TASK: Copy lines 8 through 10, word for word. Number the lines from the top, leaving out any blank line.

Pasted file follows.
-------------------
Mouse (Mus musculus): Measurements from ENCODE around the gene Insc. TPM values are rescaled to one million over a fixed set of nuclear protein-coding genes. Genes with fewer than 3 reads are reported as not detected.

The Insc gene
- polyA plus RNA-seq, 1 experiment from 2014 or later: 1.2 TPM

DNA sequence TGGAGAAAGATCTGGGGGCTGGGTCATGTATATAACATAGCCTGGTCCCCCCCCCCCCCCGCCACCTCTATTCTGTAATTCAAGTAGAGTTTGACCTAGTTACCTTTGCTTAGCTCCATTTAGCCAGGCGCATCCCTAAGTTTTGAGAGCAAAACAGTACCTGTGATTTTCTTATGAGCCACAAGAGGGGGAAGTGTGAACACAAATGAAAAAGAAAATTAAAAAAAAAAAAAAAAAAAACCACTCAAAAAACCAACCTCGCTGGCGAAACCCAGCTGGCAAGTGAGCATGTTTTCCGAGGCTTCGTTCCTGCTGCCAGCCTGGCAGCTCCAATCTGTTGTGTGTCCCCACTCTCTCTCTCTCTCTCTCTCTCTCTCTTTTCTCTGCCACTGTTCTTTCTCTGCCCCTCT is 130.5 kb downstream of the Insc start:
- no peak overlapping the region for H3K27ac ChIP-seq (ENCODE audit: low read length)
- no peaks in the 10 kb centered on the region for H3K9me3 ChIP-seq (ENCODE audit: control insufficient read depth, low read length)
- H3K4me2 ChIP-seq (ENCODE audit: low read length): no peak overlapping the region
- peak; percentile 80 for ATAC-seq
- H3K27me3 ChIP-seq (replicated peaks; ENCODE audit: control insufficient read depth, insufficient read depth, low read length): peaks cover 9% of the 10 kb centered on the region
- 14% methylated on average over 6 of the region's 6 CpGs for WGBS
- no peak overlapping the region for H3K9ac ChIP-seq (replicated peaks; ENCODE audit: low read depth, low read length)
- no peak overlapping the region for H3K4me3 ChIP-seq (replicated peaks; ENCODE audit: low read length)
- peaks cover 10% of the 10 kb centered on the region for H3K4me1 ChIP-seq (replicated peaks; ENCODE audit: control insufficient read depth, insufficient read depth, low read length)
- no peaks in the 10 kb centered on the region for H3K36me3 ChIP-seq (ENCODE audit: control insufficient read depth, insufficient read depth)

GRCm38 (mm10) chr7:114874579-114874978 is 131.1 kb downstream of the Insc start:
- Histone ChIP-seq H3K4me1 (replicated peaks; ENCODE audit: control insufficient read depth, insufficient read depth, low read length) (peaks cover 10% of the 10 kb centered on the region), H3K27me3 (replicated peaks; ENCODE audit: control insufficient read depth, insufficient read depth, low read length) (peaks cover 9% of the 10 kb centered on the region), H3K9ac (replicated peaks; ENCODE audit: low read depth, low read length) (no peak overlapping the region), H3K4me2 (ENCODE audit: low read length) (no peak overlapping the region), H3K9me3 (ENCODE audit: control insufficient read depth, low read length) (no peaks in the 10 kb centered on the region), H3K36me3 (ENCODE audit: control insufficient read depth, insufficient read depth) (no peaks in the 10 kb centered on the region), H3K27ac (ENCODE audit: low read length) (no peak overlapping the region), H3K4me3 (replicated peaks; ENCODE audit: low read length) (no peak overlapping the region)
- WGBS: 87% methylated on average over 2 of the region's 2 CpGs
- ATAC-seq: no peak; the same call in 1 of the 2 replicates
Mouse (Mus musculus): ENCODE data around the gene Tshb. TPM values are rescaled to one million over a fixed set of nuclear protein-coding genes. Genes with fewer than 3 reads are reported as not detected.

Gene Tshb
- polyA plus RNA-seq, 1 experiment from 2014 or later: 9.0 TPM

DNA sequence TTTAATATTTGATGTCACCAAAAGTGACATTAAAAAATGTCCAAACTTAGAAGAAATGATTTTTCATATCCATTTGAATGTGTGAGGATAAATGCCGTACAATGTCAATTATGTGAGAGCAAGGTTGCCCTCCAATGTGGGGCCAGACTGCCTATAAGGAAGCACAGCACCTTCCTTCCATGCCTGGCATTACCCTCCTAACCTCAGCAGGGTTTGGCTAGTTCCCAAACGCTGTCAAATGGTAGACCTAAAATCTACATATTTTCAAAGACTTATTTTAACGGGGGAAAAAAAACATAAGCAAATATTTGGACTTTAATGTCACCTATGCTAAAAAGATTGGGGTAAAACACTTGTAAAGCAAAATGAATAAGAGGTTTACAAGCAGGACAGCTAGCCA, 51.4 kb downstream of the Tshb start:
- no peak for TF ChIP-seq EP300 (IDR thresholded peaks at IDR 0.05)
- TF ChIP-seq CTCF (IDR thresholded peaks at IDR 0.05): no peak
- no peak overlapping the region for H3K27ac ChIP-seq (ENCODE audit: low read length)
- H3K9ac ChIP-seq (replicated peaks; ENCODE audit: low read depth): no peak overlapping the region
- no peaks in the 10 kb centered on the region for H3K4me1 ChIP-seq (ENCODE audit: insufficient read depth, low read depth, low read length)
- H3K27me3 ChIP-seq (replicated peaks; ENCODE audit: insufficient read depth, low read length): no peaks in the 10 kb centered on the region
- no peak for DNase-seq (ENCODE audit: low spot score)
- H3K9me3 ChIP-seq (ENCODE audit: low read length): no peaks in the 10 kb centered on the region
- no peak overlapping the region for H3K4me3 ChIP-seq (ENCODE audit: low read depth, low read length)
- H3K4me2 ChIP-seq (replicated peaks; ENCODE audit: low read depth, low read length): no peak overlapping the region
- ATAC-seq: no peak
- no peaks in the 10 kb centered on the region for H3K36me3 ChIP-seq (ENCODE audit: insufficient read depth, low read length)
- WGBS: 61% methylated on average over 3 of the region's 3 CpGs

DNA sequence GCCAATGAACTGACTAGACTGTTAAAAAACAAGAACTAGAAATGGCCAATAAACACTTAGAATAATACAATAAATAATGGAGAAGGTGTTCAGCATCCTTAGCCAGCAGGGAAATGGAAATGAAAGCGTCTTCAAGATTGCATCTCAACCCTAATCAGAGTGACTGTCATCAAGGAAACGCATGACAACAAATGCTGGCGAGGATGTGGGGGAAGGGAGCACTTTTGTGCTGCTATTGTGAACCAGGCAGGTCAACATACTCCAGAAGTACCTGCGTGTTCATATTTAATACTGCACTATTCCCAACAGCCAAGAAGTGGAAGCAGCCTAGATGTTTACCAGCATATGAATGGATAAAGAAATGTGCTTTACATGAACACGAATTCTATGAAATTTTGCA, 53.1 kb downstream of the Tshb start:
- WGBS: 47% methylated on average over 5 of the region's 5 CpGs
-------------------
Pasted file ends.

- peak; percentile 80 for ATAC-seq
- H3K27me3 ChIP-seq (replicated peaks; ENCODE audit: control insufficient read depth, insufficient read depth, low read length): peaks cover 9% of the 10 kb centered on the region
- 14% methylated on average over 6 of the region's 6 CpGs for WGBS